Tag Archives: flowers

Peonies, Flower Shopping, and Healthy Eating

Allow us to introduce you to Lucia Chauvet, a Parisian born, multilingual foodie, photographer, and adventure-lover. Lucia started her blog, Lucia Talks Pictures, in 2016 with the idea to share her knowledge of food and photography in Paris, from the perspective of a multicultural life. If we could all share one common interest, food is probably the first thing that springs to mind! We are very excited to feature Lucia this week as a guest post on SFP, to have an insight into a couple of her MANY food experiences in Paris.


Photo by Lucia


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Hidden Gardens of Paris

As spring approaches, all we want to do is go see the flowers blossom and picnic in beautiful gardens.  Sure everyone’s heard of the Tuileries and Luxembourg gardens, but what about checking out some of the lesser known and equally stunning spots in Paris? We’ve compiled a few of our favorite hidden gardens in Paris.  Don’t forget to grab the baguette and bottle of wine before you mosey on over.

Le Jardin des Serres d’Auteuil :

Located on the Avenue de la Porte d’Auteuil, the Serres d’Auteuil garden is a haven of exotic peace. Dedicated to the art of gardening, the Serres d’Auteui garden is home to nearly 6,000 plants from around the world. Above all, the beauty of this garden lies in its eclecticism as you can travel to China, India or Japan via its abundance of greenery.  The grounds are varied and you’ll find gardens, sculptures AND greenhouses.

To get there: 3, avenue de la Porte d’Auteuil or 1, avenue Gordon Bennett, Porte d’Auteuil (line 10).


Le Jardin du Musée Rodin

For art aficionados the Rodin Museum houses an incredible 3-hectare garden which of course is filled with the sculptor’s masterpieces.  Wander through the gardens and you’ll see Rodin’s the Thinker, The Burghers of Calais, Balzac, Adam Eve, and many more.  The gardens are divided into two thematic sections arranged from east to west.   The first section, the “Garden of Orpheus,” is filled with plants and rock structures.  The second section, the “Jardin des Sources,” houses plants and water in the form of fountains and a small pond. The Rodin gardens also feature a beautiful rose garden that is perfect for all your romantics looking to take a summertime stroll with the apple of your eye.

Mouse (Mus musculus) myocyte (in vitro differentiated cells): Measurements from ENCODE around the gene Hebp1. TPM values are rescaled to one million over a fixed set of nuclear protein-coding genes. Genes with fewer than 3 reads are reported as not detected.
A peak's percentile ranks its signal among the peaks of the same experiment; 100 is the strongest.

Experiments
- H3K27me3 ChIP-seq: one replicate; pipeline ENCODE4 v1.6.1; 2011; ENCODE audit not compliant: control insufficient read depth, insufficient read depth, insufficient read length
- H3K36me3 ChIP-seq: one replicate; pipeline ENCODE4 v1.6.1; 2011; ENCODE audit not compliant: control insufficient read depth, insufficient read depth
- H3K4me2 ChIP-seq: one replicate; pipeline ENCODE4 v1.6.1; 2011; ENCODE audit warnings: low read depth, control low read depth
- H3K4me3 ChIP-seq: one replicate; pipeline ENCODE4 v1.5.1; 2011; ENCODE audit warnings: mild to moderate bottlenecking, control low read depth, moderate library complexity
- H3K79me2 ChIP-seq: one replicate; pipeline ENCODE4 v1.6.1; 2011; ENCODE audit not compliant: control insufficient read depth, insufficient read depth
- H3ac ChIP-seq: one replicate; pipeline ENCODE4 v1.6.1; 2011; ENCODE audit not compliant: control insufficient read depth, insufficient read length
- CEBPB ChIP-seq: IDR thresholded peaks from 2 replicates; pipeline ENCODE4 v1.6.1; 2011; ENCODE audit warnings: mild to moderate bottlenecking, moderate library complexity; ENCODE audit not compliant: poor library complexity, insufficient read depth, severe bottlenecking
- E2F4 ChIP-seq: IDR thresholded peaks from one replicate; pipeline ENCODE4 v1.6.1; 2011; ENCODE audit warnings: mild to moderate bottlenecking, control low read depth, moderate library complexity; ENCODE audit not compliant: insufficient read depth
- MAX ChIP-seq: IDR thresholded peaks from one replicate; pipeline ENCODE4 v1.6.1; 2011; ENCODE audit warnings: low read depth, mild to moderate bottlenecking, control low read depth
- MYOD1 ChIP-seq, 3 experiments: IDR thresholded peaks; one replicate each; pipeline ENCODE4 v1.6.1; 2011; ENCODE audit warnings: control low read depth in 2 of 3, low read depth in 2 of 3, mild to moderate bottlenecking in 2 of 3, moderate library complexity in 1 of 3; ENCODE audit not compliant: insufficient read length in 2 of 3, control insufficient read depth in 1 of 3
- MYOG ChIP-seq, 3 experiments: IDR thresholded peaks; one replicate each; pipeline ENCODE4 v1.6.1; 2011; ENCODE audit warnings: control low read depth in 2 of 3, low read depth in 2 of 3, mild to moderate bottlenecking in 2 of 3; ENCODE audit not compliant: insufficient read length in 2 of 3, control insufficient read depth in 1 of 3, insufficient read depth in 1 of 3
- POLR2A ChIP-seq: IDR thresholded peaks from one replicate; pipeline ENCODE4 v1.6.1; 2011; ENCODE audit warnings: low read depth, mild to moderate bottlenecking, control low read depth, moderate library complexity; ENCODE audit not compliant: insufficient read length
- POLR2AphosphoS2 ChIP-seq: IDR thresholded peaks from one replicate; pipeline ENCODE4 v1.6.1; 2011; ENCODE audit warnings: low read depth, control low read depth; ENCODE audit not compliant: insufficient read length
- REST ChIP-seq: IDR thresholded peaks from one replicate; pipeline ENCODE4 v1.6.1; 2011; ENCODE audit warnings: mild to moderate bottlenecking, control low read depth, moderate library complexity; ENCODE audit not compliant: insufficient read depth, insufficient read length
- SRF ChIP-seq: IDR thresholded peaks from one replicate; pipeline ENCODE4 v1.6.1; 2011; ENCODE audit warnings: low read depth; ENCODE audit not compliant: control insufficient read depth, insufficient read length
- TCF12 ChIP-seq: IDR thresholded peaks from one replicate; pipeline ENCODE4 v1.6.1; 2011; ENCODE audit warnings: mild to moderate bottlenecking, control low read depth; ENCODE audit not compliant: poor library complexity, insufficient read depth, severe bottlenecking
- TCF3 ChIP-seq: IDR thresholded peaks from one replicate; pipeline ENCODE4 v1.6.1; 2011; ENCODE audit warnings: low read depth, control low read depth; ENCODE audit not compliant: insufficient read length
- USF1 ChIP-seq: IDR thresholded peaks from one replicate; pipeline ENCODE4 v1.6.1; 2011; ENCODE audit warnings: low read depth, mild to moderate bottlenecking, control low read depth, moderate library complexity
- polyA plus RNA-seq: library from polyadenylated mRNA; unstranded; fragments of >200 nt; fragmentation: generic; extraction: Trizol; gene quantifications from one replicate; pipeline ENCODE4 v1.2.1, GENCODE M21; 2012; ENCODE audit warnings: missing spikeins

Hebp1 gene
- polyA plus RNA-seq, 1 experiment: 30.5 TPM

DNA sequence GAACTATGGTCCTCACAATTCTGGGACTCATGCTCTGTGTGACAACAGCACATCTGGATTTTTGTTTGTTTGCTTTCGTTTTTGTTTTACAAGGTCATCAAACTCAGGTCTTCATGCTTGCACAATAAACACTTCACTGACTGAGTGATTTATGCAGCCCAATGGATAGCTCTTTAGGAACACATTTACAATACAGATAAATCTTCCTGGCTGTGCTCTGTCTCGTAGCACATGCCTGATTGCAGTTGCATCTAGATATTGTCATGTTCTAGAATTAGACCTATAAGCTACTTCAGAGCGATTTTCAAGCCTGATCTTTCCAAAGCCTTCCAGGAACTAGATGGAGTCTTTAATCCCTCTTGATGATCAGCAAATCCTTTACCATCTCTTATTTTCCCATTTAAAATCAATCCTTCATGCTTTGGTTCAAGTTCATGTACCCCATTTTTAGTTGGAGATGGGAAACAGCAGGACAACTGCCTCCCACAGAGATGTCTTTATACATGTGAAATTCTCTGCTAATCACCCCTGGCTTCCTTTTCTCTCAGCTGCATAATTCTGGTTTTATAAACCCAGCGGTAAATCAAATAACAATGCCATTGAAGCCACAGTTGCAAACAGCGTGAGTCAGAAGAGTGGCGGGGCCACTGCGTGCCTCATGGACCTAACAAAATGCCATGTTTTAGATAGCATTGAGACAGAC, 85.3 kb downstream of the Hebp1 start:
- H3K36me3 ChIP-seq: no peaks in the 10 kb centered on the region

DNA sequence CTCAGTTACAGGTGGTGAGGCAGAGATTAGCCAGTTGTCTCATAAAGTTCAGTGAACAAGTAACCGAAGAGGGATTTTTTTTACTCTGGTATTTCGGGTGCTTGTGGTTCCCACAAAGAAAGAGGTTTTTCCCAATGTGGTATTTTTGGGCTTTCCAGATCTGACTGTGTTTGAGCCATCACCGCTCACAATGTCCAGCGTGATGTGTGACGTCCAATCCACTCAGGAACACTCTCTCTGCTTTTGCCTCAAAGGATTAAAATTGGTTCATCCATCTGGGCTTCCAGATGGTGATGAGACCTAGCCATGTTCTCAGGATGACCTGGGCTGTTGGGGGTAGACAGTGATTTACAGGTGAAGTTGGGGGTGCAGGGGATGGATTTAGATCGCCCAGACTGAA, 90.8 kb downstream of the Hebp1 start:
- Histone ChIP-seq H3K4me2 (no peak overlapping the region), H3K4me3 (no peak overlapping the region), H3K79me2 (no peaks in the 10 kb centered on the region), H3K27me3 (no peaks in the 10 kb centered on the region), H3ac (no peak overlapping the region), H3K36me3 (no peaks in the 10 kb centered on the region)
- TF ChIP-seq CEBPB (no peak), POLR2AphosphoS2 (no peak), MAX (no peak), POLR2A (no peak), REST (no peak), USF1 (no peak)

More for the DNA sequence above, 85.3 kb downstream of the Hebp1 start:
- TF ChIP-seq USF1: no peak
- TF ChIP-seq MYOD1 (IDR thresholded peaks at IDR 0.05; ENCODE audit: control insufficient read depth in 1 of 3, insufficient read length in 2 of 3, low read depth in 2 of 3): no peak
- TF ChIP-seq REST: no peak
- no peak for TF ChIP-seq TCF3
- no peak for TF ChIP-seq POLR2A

To get there: 79 rue de Varenne, Varenne metro (line 13) or Invalides (line 8, 13 or RER C).

The Panthéon Bouddhique

If you’re stressed out, visit the Buddhist Pantheon, where you’ll be able to relax in peace. The place, which is an add on to the Guimet Museum (National Museum of Asian Arts), hides a small Japanese-style garden complete with basins, stone bridge and giant bamboo awnings. Inside, you can admire a collection of 250 Japanese works, compiled by Emile Guimet.  The pavilion also houses free tea ceremonies as a way to check out Buddhism.  Check out more on in our blog post.

To get there: 19 avenue d’Iena,  Jena Metro (line 9) or Boissiere (line 6).


Le Jardin d’agronomie tropicale à Nogent-sur-Marne

The Garden of Tropical Agronomy located in Nogent-sur-Marne borders the Bois de Vincennes. This beautiful green area hides Chinese, Tunisian, and Indochinese remnants from the French colonial era.  In this garden you’ll feel like you’re a million miles from Paris and you’ll also feel like you’ve traveled back in time: the early twentieth century atmosphere permeates every corner of this garden. Forget the Buttes Chaumont and other popular parks of Paris, here you’ll bask in the quiet, away from the hordes of tourists.

To get there: 45 bis avenue de la Belle Gabrielle, RER A Nogent-sur-Marne Nogent or RER E – The Perreux.

The Garden of the Great Mosque of Paris

Turquoise mosaic floors, shaded arches, waterfalls, fountains, lush vegetation, the Gardens of the Mosque of Paris is an oasis located in the heart of Paris. After tasting the essential Moroccan tea, venture to check out the greenery which is inspired by Spanish and North African design.  Another exotic choice of garden, where you’ll feel as though you’ve been completely transported from Paris.

To get there:  Jussieu metro (line 7 and 10) or Place Monge (line 7).


Perfumes of France

On the heels of a recent visit to the Miss Dior expo at the Grand Palais, I decided to investigate the world of perfume making in France.  It’s hard not to think of France when one considers some of the most famous perfumes: Chanel, Dior, Estée Lauder, Givenchy,  and Yves Saint Laurent to name a few.  France isn’t the only country renowned for its perfume; however, it leads the market of international perfume sales at 30% of the world market.  Additionally, France possesses LVMH, one of the largest luxury-goods companies in the world, which relies heavily upon perfume sales for business.

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What surprised me the most about perfume manufacturing in France though is where it is produced.  If I had to take a guess, I would have thought many perfumes were manufactured in Provence (I wasn’t too far off).  It turns out that the international perfume capital lies in Grasse, France which Continue reading